Denver Broncos quarterback Peyton Manning will play in his third Super Bowl this Sunday, but if things had worked out differently as a free agent two years ago, he might be here with his opponent, the Seattle Seahawks, instead.
Seahawks coach Pete Carroll said this week that he and general manager John Schneider made a shortlived attempt to sign Manning in the spring of 2012.
"We started the process to make an effort to see if there would be some kind of connection here for us," Carroll said. "Word got out and, really, he called me first. He knew that we were interested. He gave me a call, woke me up one morning. (I) jumped out of bed and (said), 'OK, let's go. What's up Peyton?'
"So we started talking. We talked about the basics of what it might mean for him coming to us, so the process was under way."
Manning had just been released by the Indianapolis Colts after 14 seasons because of four neck surgeries and a looming $28-million bonus payment, and Carroll said the quarterback was still in the early stages of whittling down his list of suitors at that point.
"He had said that he didn't know what he was going to do, he didn't know where he was going to visit, he didn't know what was going to come up, but he wanted to at least hear where we stood and what our interest was," Carroll said.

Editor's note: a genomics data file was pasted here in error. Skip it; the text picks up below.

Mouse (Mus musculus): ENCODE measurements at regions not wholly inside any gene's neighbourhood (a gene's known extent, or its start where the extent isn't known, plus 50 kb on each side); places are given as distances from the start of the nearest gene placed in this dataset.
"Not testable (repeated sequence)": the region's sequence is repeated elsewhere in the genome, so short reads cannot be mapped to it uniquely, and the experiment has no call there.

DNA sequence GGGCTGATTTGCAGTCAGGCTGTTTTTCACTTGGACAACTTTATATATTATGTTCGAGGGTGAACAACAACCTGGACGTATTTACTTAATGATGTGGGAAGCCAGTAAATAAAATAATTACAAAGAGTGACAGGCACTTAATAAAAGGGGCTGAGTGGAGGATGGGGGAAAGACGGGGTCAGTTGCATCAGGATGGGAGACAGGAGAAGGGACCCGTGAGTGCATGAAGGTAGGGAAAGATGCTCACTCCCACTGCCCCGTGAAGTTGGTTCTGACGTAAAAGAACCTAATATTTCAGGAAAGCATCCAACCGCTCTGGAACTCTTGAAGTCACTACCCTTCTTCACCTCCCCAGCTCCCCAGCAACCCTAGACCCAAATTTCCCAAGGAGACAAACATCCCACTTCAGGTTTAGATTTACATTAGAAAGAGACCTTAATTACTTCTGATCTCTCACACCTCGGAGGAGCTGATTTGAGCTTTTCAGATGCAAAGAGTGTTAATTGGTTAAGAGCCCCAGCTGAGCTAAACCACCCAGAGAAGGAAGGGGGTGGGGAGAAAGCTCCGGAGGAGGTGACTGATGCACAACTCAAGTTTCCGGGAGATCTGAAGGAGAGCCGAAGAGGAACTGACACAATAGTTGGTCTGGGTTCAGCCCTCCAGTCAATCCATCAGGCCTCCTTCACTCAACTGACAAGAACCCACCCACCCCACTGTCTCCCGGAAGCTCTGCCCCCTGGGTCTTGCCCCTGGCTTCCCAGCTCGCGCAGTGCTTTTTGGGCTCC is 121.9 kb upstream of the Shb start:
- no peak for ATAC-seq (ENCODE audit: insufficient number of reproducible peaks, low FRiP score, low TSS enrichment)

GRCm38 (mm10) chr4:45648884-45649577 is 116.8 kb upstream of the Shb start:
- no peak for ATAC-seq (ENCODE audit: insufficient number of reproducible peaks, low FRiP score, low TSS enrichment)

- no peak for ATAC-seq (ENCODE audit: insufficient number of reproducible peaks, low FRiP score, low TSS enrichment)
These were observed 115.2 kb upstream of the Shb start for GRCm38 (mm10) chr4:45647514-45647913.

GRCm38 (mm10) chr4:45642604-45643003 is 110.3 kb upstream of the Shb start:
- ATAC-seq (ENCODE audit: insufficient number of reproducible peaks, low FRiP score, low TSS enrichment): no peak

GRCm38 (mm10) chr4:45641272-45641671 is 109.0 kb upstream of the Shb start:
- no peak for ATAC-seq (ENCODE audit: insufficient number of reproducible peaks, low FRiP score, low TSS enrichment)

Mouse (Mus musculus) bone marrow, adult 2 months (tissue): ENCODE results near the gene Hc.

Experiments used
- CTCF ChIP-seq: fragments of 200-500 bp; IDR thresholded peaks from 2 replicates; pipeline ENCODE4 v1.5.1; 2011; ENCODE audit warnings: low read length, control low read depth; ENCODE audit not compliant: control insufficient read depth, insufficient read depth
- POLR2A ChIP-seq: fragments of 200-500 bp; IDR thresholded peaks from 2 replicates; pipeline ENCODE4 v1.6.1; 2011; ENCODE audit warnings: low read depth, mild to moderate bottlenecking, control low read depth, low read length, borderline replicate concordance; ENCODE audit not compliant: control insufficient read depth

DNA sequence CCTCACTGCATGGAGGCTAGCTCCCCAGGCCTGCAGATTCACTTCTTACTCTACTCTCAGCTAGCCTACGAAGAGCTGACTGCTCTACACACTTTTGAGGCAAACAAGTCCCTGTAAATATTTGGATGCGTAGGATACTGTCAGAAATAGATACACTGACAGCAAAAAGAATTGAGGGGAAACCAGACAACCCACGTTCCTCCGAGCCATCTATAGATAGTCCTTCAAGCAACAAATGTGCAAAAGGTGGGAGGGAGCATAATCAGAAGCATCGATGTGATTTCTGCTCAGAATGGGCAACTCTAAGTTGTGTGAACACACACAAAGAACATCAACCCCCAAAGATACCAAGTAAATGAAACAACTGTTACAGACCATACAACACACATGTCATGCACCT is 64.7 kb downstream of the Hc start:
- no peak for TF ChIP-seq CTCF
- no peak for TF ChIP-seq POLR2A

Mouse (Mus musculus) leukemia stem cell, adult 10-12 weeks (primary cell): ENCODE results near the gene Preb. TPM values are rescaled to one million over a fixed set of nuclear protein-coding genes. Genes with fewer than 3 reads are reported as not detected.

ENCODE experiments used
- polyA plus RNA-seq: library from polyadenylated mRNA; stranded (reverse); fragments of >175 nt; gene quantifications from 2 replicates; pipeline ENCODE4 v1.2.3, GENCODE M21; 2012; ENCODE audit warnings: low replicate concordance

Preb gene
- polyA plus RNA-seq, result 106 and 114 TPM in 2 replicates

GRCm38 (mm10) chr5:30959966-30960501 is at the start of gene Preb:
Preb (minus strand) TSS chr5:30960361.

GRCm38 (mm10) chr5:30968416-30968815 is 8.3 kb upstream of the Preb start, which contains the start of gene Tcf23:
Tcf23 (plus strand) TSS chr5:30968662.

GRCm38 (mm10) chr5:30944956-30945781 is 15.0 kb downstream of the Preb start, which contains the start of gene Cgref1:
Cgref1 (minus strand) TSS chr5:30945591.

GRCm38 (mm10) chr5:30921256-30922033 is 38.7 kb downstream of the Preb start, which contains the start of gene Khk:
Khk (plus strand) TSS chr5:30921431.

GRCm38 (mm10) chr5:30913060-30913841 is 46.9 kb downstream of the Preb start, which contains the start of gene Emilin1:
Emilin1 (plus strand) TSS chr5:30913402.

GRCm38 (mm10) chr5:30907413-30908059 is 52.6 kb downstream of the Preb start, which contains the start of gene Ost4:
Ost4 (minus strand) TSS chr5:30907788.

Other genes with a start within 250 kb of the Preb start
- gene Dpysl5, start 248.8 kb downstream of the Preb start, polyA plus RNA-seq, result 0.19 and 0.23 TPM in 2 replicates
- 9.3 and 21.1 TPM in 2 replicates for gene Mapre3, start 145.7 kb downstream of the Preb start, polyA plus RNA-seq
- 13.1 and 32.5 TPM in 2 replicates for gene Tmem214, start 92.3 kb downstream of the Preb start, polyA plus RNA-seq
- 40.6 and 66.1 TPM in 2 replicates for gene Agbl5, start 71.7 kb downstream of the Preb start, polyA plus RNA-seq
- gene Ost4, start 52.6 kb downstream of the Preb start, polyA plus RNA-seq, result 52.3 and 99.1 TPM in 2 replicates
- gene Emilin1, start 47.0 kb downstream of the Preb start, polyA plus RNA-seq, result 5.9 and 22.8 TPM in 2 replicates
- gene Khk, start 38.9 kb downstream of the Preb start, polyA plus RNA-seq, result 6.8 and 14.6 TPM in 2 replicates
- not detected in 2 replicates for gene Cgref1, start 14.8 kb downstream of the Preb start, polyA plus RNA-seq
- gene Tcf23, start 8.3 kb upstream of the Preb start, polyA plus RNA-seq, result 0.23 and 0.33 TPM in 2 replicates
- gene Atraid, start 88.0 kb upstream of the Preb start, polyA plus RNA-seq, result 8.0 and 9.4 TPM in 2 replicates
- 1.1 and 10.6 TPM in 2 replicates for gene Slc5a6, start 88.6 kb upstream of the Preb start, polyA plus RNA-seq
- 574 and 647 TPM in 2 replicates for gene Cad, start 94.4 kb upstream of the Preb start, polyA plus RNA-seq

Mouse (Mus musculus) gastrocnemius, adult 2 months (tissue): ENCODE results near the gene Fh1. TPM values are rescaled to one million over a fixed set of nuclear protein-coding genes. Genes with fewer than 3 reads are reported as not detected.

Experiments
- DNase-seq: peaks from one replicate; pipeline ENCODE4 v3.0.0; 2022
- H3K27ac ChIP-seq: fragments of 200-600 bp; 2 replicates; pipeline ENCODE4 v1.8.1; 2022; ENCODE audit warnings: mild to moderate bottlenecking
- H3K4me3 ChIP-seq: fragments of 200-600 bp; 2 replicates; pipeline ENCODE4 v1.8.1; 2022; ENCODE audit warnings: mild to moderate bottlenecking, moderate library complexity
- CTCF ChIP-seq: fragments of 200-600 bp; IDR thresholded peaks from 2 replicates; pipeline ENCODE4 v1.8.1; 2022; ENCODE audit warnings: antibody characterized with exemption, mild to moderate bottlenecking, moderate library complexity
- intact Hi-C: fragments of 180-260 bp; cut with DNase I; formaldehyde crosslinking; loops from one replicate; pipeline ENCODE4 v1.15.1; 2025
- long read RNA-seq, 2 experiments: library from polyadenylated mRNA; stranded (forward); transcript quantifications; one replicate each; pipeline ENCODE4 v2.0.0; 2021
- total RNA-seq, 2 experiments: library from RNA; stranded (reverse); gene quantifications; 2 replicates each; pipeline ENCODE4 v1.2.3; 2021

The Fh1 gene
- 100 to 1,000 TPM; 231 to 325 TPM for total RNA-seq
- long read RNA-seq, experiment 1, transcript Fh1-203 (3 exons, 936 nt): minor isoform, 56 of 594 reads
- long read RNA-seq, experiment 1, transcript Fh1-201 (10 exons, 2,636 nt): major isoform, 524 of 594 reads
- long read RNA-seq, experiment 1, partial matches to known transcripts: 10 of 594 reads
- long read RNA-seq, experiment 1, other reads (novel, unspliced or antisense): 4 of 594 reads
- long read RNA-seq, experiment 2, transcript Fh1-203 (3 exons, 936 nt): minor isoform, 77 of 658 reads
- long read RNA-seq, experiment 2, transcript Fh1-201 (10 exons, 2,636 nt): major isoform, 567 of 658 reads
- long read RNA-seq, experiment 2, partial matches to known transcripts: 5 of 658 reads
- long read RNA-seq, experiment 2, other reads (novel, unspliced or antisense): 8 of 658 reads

The Seahawks were a month away from drafting Russell Wilson at the time and in need of a quarterback to build the team around.
Ultimately, Manning met with five teams -- the Tennessee Titans, Arizona Cardinals, San Francisco 49ers, Miami Dolphins and Broncos -- before signing a five-year, $96-million deal with Denver.
He led the Broncos to 13 wins each of the last two years and their first AFC championship since 1998, while Seattle used the salary cap room it saved by not signing Manning to build the best defense in the NFL.
On Sunday, Manning will try to win his second Super Bowl championship at MetLife Stadium. Seattle is trying for its first.
"We tried to get involved with that to see if there was a next stage of the process, and there wasn't," Carroll said. "It was very brief. It was fun for a while, with the magnitude of the player and the background and all of that. We were excited about it, to see what would happen, (but) we hadn't set our sights on this (being something that was) going to change the program, at that point. We were just going to follow through on it. We did that, and it was over."
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Original headline: Seahawks tried to sign Peyton Manning before he went to the Broncos
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